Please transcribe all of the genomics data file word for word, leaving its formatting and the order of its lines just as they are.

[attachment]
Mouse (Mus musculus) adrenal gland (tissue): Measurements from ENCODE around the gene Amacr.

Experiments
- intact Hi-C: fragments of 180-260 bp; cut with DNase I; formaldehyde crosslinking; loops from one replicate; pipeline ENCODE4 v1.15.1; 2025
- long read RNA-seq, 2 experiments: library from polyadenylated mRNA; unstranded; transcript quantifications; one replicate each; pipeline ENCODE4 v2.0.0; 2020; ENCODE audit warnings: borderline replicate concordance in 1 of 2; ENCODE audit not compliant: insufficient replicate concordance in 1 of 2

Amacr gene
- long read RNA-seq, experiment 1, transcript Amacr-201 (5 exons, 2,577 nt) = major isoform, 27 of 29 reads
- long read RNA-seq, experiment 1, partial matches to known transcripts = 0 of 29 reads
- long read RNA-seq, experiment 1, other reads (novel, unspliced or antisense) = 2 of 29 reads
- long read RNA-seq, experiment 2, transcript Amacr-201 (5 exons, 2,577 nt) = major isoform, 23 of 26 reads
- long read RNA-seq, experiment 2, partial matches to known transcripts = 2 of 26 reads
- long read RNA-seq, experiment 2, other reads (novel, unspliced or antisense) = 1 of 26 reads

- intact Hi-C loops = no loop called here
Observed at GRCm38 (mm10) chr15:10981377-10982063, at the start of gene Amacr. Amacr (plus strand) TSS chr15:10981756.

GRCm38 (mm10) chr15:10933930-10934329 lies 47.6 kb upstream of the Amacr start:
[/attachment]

Mouse (Mus musculus) adrenal gland (tissue): Measurements from ENCODE around the gene Amacr.

Experiments
- intact Hi-C: fragments of 180-260 bp; cut with DNase I; formaldehyde crosslinking; loops from one replicate; pipeline ENCODE4 v1.15.1; 2025
- long read RNA-seq, 2 experiments: library from polyadenylated mRNA; unstranded; transcript quantifications; one replicate each; pipeline ENCODE4 v2.0.0; 2020; ENCODE audit warnings: borderline replicate concordance in 1 of 2; ENCODE audit not compliant: insufficient replicate concordance in 1 of 2

Amacr gene
- long read RNA-seq, experiment 1, transcript Amacr-201 (5 exons, 2,577 nt) = major isoform, 27 of 29 reads
- long read RNA-seq, experiment 1, partial matches to known transcripts = 0 of 29 reads
- long read RNA-seq, experiment 1, other reads (novel, unspliced or antisense) = 2 of 29 reads
- long read RNA-seq, experiment 2, transcript Amacr-201 (5 exons, 2,577 nt) = major isoform, 23 of 26 reads
- long read RNA-seq, experiment 2, partial matches to known transcripts = 2 of 26 reads
- long read RNA-seq, experiment 2, other reads (novel, unspliced or antisense) = 1 of 26 reads

- intact Hi-C loops = no loop called here
Observed at GRCm38 (mm10) chr15:10981377-10982063, at the start of gene Amacr. Amacr (plus strand) TSS chr15:10981756.

GRCm38 (mm10) chr15:10933930-10934329 lies 47.6 kb upstream of the Amacr start: